Leadership   //   March 7, 2024

Why AI advancement demands more women in boardrooms and C-suite roles

Sophia Velastegui is part of a small but growing group of women who are paving their own paths in artificial intelligence and technology.

She serves on the National Science Foundation’s AI advisory committee and is the board director and chair of the technology and cybersecurity committee for global cloud software provider BlackLine. She’s also in the C-suite at global technology company Aptiv. But she’s still a minority. And having a more even gender split in boardrooms will be critical as AI advancement takes hold if AI bias is to be avoided, experts say.

Today, women account for an average of just 29% of the board seats of investment-grade companies (those that typically boast strong financials) and an average of 24% of the board seats of speculative-grade companies (deemed high-risk companies,) according to new research from financial services company Moody. 

While these numbers are up from last year, they’re still a way off the halfway mark. However, Moody’s data shows that higher-rated companies tend to have a higher proportion of women on their boards. 

But there are still a woefully small number of female CEOs and chairs. According to a report from finance firm MSCI, only 6.5% of CEO roles are held by women. It projects an equal 50-50 gender representation on boards by 2040 – at the earliest. 

So where does that leave women like Velastegui who rise to become the lone female in C-suites? It’s an issue in any industry, but one that deepens when it comes to AI and technology. According to a 2021 Stanford study, just 16% of tenure-track faculty focused on AI are women. In a separate study released the same year by the World Economic Forum, the co-authors find that women only hold 26% of analytics-related and AI positions.

In a New York Times piece from December, “Who’s Who Behind the Dawn of the Modern Artificial Intelligence Movement” 12 men were highlighted but not one woman was mentioned. It’s one of the reasons why organizations like Women in AI exist – to help create safe spaces for women to meet others in the industry and for employers to better understand how to attract and retain women in AI. 

“Women may not be historically in the C-suite, but I think with all of these new opportunities, women can change the story around that,” said Velastegui.

The domino effect women in leadership roles is creating

Ten years ago, Velastegui was the only female in meetings. “Things have improved, but I’m still the minority,” she said. At BlackLine, 50% of the board directors are women. “That was a very conscious effort that the board and female CEO requested,” she said.

Having women in leadership helps create a domino effect. In addition to BlackLine, Saidot is a female-led AI governance company based in Finland that prides itself on its commitment to amplifying expert female voices in AI. Finland ranked third in the world for closing its gender gap, right behind Norway and New Zealand. Recently Bruna de Castro e Silva was appointed as AI governance specialist.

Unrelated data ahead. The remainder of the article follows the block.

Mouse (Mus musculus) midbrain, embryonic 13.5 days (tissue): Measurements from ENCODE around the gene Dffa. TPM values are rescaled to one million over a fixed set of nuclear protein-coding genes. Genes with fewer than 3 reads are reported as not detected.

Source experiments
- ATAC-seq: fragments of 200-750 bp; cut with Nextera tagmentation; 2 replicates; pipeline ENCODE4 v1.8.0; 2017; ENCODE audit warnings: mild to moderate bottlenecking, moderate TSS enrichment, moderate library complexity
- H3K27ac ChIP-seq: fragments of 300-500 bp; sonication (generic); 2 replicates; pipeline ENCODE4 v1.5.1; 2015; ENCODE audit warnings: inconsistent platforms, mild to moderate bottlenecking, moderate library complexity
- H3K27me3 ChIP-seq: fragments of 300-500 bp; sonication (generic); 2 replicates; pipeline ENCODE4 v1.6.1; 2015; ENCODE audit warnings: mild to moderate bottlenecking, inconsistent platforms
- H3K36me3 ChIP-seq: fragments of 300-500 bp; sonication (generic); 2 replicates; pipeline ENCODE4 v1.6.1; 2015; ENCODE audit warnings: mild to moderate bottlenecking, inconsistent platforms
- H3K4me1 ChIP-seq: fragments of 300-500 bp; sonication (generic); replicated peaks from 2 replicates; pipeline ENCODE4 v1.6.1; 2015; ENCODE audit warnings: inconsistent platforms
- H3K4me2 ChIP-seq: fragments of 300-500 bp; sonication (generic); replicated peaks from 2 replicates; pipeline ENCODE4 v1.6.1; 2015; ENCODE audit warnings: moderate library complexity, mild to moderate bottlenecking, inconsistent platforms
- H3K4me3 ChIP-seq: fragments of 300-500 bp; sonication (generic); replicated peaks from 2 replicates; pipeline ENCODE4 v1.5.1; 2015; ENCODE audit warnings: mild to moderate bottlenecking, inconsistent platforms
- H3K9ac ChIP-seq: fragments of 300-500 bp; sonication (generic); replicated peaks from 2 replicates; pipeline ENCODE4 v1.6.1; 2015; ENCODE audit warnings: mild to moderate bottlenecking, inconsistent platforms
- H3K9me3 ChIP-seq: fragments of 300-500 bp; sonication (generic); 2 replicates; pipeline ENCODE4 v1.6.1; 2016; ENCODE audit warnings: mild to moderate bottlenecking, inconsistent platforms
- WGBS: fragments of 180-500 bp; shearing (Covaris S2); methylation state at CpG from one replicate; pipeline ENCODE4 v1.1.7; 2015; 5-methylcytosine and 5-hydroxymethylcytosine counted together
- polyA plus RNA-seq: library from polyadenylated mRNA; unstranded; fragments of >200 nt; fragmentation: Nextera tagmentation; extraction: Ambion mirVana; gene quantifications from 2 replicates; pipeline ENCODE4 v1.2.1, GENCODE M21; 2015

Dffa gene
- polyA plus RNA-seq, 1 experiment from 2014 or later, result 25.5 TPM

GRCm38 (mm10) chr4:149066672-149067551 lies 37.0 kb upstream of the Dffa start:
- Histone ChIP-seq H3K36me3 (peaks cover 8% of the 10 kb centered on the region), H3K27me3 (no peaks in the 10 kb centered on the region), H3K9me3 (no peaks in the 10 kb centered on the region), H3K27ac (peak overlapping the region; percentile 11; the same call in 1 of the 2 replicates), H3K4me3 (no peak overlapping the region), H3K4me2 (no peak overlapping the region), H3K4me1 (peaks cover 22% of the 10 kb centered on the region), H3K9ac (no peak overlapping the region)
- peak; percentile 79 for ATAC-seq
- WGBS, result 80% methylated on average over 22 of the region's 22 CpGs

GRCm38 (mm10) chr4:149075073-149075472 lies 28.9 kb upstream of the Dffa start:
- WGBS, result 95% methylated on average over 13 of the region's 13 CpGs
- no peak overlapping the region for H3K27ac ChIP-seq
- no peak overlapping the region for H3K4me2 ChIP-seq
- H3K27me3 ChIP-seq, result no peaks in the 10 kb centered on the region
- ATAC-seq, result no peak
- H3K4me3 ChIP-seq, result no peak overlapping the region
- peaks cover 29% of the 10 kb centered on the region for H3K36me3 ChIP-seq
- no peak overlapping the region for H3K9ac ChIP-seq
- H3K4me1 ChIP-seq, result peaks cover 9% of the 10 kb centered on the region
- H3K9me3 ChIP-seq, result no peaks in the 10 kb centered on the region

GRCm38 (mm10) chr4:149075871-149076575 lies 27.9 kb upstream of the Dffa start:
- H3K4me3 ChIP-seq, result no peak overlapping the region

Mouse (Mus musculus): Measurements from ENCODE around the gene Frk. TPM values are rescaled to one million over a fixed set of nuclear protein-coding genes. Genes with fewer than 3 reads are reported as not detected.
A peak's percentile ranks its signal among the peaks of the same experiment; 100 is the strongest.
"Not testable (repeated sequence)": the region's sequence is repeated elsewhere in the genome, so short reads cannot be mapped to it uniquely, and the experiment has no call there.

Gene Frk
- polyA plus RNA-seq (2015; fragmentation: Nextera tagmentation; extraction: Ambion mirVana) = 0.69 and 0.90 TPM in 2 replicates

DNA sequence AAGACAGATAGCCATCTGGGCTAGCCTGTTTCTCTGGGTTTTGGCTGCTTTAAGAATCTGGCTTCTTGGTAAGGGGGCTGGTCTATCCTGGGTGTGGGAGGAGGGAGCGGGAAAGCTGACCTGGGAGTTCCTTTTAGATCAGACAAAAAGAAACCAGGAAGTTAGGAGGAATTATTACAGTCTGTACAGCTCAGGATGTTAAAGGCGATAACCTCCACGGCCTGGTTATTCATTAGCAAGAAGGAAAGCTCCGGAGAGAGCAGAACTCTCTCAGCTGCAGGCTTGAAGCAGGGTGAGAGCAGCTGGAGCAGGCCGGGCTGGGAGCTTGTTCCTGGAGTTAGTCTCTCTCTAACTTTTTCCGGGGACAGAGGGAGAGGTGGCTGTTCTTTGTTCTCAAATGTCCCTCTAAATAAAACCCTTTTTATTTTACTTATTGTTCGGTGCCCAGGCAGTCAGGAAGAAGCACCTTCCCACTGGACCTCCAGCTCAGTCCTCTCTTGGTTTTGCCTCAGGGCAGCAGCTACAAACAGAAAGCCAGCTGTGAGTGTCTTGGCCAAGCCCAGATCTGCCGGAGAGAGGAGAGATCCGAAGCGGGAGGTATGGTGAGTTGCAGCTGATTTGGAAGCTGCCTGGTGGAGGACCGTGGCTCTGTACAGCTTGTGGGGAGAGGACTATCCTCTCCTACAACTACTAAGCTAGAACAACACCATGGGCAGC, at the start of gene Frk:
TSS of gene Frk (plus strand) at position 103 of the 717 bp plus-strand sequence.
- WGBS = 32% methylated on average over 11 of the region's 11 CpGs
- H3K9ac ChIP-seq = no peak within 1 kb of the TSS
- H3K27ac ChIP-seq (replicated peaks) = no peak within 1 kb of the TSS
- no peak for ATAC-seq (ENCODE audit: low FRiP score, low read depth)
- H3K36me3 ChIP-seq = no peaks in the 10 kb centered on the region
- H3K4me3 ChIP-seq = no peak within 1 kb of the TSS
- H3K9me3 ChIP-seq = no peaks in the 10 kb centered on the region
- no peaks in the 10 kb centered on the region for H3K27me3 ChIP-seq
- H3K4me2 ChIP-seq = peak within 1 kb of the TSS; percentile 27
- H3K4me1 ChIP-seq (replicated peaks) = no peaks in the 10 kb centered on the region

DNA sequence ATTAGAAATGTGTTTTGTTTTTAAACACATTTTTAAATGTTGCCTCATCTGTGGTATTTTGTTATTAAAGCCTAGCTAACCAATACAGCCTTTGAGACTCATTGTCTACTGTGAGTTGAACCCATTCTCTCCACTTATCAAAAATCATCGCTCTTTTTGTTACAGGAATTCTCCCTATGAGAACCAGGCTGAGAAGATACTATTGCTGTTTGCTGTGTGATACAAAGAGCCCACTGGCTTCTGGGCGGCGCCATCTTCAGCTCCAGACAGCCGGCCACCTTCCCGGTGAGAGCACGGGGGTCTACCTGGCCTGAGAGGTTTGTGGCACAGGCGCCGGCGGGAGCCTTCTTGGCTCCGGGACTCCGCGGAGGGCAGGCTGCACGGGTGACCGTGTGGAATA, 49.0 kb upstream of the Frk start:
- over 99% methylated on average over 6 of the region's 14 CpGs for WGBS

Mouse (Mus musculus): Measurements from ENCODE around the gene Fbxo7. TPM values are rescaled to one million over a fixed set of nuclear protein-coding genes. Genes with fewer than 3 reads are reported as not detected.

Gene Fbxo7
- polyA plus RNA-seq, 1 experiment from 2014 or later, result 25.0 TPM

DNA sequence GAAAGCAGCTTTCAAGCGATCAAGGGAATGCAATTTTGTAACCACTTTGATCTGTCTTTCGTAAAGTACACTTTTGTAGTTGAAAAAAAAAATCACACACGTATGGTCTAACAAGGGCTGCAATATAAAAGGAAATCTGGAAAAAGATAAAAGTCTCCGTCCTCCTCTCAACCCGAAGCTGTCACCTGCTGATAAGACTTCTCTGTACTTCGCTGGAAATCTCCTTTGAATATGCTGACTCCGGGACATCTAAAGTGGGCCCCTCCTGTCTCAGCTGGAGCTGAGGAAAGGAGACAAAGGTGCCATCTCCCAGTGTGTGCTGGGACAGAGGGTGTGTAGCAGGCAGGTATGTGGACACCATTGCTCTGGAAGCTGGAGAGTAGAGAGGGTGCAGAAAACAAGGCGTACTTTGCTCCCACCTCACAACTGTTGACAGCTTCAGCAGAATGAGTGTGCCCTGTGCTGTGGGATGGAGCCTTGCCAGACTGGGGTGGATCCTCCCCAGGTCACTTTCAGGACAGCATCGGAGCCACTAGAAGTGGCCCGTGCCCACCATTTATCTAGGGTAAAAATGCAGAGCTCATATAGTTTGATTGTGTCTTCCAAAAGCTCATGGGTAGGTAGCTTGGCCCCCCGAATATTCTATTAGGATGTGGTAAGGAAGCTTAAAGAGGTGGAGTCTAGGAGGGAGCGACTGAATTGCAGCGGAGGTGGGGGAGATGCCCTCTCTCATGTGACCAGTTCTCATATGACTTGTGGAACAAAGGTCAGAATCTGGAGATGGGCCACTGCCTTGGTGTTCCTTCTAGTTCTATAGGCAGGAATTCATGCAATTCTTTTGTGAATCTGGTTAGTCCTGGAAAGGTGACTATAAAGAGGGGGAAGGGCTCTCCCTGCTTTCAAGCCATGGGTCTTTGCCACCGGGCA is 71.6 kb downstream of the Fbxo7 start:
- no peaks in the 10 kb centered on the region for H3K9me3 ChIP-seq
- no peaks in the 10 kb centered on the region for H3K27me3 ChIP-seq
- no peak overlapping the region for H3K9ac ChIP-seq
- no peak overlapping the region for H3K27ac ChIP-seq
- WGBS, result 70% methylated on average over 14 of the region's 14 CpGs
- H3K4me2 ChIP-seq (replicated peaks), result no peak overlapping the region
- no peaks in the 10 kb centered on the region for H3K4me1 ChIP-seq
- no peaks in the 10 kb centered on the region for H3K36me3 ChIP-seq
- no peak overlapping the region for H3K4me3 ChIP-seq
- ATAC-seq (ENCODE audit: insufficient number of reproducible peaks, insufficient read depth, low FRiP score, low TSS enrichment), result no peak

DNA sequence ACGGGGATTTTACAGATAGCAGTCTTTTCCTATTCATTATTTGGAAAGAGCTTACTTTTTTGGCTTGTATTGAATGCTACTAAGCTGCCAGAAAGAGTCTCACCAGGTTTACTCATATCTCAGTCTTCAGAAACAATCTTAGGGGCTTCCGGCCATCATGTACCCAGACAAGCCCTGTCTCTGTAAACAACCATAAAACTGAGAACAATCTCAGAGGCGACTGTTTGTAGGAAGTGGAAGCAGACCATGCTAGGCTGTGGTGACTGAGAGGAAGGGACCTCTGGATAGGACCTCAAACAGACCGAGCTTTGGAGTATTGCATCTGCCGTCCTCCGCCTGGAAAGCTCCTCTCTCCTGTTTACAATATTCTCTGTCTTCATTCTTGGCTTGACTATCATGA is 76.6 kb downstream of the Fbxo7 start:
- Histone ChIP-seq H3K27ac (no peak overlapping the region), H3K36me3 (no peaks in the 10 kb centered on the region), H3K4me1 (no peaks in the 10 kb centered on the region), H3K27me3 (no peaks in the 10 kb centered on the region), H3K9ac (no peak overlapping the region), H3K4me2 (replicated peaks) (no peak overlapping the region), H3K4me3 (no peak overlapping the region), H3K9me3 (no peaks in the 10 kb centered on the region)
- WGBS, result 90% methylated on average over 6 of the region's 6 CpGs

“Women may not be historically in the C-suite, but I think with all of these new opportunities, women can change the story around that."
Sophia Velastegui, chief product officer at Aptiv.

“It’s important to have this strong, improved presence of women in more important positions,” said de Castro e Silva. “It creates more role models for future generations. For our little girls, and for future generations, it’s important to focus on this right now.”

In other companies that means highlighting the success that women have contributed to the tech industry, especially beyond Women’s History Month in March. That’s what U.K. robotics startup Dexory set out to do. Its chief of staff, head of culture, people and talent, and electronic technician are all women who actively try and inspire other women to join the industry. 

Oana Jinga, CCO and co-founder of Dexory, has made it a mission to continue to highlight women in AI. “Having seen the barriers that still exist, it is vitally important that women get involved in AI-related technologies,” said Jinga. 

When a company isn’t proactive about equality between men and women, it can quickly seep into many other parts of a business. “The initial problem of inequality between men and women replicates in different ways in this industry,” said de Castro e Silva. “It starts from education and the access to this specific type of expertise and training all the way to how organizations are built, how women receive funding to innovate, how they receive support, how they are included in positions of power in their current jobs.”

Another spot, that directly impacts consumers, is bias.

Avoiding AI biases

With anything that is being built, we know that it’s important for there to be more than just one kind of person reviewing it. Diverse backgrounds and perspectives help shed light on something that another person might have missed.

“The industry is at a stage of achieving several milestones and it is important to have varied perspectives and experiences that contribute to growth, spur creativity and enhance problem-solving,” said Jinga. “As the sector and the products within it are still evolving, diversity is more important than ever to ensure the technology can operate without biases.”